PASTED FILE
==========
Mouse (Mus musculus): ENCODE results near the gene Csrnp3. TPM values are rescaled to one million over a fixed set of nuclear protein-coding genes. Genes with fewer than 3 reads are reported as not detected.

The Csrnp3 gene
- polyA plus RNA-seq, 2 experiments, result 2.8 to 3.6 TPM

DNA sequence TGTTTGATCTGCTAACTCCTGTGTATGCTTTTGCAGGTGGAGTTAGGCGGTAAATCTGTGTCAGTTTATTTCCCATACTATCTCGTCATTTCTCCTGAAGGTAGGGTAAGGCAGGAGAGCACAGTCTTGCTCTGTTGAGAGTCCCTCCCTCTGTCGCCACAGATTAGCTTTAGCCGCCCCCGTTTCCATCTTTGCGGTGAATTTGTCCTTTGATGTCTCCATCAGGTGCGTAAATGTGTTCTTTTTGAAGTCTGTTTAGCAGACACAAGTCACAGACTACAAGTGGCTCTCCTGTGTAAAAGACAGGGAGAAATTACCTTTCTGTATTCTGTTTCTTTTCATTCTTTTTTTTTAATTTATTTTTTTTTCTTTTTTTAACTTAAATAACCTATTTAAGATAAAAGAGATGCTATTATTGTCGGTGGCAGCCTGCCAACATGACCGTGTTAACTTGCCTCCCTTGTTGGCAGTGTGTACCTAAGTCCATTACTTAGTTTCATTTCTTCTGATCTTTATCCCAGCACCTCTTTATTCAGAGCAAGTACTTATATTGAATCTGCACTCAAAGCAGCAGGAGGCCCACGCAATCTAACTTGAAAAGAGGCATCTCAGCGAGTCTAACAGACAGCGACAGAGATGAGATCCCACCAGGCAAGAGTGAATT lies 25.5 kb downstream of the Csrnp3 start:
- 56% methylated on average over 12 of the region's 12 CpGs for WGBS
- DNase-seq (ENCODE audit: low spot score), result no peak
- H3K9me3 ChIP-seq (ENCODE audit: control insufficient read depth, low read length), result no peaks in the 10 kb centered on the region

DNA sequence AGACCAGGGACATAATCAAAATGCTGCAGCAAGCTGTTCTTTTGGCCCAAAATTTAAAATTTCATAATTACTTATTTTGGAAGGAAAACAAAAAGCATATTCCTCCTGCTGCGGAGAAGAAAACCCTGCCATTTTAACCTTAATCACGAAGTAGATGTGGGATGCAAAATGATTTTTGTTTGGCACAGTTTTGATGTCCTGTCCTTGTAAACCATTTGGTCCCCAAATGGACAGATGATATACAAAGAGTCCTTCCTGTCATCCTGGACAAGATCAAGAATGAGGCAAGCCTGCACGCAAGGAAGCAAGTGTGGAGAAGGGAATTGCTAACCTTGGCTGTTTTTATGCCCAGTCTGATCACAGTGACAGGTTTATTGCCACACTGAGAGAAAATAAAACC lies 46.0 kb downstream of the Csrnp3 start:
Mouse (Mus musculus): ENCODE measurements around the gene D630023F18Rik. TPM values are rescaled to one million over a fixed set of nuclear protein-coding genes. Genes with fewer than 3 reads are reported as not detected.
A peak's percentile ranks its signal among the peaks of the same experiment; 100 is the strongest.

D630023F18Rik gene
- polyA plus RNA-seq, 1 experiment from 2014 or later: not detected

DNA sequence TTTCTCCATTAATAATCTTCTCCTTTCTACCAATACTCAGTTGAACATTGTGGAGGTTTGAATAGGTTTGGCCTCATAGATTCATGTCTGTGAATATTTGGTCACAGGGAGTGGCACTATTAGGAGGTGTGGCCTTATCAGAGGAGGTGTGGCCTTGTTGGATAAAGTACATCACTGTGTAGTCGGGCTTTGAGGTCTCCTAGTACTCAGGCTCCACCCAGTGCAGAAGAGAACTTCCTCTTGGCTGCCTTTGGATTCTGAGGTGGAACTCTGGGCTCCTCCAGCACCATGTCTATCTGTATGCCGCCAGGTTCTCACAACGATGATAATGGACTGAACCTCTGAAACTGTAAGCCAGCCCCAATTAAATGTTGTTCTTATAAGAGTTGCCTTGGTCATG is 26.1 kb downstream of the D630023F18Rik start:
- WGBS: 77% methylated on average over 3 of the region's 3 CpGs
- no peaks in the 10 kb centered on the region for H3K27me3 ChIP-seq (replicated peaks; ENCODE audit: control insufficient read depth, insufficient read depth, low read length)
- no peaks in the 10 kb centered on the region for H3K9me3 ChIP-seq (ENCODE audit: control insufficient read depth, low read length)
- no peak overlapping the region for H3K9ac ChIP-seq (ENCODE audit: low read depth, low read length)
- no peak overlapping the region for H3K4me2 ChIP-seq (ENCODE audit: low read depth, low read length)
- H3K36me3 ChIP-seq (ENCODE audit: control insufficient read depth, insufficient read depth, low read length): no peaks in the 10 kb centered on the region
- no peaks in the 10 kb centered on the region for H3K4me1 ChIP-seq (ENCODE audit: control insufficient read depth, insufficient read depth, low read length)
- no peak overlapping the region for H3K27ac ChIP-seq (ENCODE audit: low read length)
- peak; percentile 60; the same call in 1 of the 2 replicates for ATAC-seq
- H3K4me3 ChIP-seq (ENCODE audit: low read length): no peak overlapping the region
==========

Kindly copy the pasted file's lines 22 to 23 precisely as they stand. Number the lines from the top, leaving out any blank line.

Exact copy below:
- peak; percentile 60; the same call in 1 of the 2 replicates for ATAC-seq
- H3K4me3 ChIP-seq (ENCODE audit: low read length): no peak overlapping the region